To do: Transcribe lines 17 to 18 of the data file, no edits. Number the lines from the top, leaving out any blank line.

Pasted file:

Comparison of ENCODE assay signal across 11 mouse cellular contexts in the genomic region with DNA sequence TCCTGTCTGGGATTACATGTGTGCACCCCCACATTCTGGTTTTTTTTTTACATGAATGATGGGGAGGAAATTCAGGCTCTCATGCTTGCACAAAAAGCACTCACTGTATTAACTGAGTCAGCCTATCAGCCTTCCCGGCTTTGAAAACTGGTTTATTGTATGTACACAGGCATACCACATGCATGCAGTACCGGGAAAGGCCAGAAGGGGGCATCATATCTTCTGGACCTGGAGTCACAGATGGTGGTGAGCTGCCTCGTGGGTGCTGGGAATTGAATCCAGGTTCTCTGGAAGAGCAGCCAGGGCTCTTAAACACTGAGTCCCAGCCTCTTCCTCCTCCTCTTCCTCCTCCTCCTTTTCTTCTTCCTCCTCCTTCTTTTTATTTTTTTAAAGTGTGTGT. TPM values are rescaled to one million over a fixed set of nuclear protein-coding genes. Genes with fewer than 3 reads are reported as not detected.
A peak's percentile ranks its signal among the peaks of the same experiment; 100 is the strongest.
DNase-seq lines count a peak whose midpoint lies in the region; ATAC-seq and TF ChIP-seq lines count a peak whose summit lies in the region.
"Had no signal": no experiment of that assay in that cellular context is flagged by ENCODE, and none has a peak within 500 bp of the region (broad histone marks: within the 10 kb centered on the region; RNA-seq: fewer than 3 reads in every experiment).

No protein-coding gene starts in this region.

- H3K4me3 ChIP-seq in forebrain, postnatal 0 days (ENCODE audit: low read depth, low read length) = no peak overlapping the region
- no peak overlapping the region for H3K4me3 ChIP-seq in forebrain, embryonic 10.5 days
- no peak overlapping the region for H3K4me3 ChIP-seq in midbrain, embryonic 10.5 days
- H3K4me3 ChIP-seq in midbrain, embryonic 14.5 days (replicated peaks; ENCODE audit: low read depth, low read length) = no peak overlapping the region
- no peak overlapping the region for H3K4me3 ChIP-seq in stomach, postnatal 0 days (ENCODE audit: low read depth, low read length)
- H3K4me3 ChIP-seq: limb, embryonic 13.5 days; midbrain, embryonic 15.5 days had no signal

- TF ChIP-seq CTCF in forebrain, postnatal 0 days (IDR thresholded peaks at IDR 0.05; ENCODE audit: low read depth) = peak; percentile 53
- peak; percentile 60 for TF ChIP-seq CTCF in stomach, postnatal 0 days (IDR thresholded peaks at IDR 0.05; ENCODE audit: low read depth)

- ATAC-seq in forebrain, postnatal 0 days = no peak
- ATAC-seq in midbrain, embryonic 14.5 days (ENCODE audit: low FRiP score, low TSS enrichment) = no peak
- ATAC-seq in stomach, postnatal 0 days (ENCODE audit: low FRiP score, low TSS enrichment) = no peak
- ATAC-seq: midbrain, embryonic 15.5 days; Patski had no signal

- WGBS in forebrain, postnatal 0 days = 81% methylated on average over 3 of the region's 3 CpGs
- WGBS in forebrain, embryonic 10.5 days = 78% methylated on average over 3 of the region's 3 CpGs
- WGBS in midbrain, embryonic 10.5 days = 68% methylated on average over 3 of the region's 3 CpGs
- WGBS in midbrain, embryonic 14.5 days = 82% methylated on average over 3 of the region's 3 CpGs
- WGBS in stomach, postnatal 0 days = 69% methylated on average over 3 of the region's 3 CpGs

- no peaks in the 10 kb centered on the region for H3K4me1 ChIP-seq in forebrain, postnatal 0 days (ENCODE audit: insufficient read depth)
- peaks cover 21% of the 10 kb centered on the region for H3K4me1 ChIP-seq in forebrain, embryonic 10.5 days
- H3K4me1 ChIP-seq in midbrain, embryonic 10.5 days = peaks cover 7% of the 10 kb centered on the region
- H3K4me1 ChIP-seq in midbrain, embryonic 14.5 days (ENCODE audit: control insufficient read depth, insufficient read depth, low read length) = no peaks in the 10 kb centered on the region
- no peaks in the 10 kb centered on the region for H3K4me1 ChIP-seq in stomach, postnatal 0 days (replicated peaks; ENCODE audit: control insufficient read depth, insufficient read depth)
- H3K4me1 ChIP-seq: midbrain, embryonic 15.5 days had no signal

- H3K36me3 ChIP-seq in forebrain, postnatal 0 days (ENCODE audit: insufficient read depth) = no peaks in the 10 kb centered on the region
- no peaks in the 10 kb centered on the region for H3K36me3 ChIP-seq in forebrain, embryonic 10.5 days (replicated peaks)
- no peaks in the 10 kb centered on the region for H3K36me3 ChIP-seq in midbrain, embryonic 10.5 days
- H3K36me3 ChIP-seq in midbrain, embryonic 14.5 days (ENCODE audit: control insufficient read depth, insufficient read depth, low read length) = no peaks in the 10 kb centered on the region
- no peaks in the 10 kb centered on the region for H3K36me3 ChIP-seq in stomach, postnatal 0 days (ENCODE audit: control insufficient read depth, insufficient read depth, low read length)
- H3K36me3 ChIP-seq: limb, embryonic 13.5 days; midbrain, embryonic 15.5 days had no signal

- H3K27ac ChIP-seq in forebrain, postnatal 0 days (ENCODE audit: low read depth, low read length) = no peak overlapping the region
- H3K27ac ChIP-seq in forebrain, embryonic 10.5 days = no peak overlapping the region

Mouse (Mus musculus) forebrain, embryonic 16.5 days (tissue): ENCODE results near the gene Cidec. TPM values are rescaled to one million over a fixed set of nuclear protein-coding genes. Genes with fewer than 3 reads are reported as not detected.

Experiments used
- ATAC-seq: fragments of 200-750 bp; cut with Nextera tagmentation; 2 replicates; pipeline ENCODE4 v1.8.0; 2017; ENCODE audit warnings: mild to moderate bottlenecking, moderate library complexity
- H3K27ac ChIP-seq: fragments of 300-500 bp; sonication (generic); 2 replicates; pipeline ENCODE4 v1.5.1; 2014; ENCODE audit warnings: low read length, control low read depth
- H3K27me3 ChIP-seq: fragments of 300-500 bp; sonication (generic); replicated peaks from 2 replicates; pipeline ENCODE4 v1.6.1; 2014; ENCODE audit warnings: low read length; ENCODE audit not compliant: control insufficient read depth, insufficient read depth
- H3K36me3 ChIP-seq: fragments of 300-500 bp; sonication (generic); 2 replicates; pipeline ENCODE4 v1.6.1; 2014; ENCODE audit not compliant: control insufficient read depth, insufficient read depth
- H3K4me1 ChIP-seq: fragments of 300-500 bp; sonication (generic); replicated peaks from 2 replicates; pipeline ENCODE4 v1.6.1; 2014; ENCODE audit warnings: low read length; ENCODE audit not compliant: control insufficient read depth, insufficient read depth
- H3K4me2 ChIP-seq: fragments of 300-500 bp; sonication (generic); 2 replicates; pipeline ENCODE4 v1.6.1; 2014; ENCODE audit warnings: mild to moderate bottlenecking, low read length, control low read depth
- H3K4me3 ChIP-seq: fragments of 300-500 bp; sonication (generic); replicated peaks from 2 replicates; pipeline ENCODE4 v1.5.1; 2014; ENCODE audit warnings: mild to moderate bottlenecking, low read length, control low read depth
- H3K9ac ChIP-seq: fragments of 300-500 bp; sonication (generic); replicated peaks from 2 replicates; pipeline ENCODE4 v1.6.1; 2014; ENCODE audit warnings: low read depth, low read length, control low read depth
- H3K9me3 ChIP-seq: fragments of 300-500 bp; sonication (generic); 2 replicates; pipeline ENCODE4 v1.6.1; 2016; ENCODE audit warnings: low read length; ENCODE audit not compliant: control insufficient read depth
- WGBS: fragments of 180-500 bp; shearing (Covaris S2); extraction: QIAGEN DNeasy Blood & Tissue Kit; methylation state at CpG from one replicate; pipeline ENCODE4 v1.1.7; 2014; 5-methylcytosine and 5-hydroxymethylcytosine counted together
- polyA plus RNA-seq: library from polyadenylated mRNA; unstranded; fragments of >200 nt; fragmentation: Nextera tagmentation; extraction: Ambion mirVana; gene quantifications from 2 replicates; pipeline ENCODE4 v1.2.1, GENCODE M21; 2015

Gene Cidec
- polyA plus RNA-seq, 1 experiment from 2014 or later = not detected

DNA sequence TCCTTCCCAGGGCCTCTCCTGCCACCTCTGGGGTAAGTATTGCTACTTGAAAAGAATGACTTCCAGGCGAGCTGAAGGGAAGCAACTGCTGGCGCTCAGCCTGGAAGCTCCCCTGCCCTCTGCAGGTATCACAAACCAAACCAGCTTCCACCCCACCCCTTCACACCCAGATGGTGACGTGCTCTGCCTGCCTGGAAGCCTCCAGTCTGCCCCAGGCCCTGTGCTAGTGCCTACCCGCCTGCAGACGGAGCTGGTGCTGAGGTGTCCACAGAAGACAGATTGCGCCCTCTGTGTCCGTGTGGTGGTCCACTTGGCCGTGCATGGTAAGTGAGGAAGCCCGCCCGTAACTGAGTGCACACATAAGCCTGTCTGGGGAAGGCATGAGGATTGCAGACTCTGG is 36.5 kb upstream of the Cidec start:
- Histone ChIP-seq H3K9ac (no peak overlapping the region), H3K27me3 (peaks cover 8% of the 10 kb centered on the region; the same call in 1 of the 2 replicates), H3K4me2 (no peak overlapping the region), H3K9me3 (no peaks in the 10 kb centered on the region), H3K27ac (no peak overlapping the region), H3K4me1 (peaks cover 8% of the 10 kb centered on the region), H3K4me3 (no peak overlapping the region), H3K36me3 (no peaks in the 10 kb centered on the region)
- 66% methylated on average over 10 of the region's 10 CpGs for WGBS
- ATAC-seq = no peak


- ATAC-seq: midbrain, embryonic 15.5 days; Patski had no signal

- WGBS in forebrain, postnatal 0 days = 81% methylated on average over 3 of the region's 3 CpGs